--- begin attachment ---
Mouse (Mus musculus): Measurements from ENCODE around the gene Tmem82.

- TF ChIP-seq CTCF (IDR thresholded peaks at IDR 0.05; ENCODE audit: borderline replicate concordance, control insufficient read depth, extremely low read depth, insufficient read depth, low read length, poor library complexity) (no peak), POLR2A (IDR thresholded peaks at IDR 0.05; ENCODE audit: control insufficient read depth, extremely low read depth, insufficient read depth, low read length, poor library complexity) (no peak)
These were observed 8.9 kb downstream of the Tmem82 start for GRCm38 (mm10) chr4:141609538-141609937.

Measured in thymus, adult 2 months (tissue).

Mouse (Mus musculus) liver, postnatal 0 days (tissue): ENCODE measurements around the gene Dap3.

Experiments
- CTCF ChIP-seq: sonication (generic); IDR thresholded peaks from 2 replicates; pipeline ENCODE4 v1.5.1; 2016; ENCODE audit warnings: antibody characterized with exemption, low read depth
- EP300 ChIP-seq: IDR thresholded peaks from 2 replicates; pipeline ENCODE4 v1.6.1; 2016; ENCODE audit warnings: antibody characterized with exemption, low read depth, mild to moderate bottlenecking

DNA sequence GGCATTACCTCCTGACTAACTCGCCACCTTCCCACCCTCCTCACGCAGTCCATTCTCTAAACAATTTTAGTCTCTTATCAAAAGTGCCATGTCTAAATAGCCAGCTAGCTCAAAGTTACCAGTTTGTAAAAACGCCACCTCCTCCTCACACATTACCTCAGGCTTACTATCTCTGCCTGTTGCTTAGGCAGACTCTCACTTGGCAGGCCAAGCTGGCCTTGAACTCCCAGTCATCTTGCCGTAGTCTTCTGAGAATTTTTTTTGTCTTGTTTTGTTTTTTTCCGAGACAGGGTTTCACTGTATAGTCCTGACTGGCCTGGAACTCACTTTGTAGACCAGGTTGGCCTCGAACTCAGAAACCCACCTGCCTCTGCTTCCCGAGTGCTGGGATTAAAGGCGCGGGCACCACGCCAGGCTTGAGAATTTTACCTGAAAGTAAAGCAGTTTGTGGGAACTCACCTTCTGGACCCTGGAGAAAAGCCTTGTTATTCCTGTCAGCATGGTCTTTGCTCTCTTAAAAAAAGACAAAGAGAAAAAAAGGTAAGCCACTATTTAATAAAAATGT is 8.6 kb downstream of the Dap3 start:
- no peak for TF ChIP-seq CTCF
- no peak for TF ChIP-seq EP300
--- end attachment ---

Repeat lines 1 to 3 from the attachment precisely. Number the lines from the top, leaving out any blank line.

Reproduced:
Mouse (Mus musculus): Measurements from ENCODE around the gene Tmem82.

- TF ChIP-seq CTCF (IDR thresholded peaks at IDR 0.05; ENCODE audit: borderline replicate concordance, control insufficient read depth, extremely low read depth, insufficient read depth, low read length, poor library complexity) (no peak), POLR2A (IDR thresholded peaks at IDR 0.05; ENCODE audit: control insufficient read depth, extremely low read depth, insufficient read depth, low read length, poor library complexity) (no peak)
These were observed 8.9 kb downstream of the Tmem82 start for GRCm38 (mm10) chr4:141609538-141609937.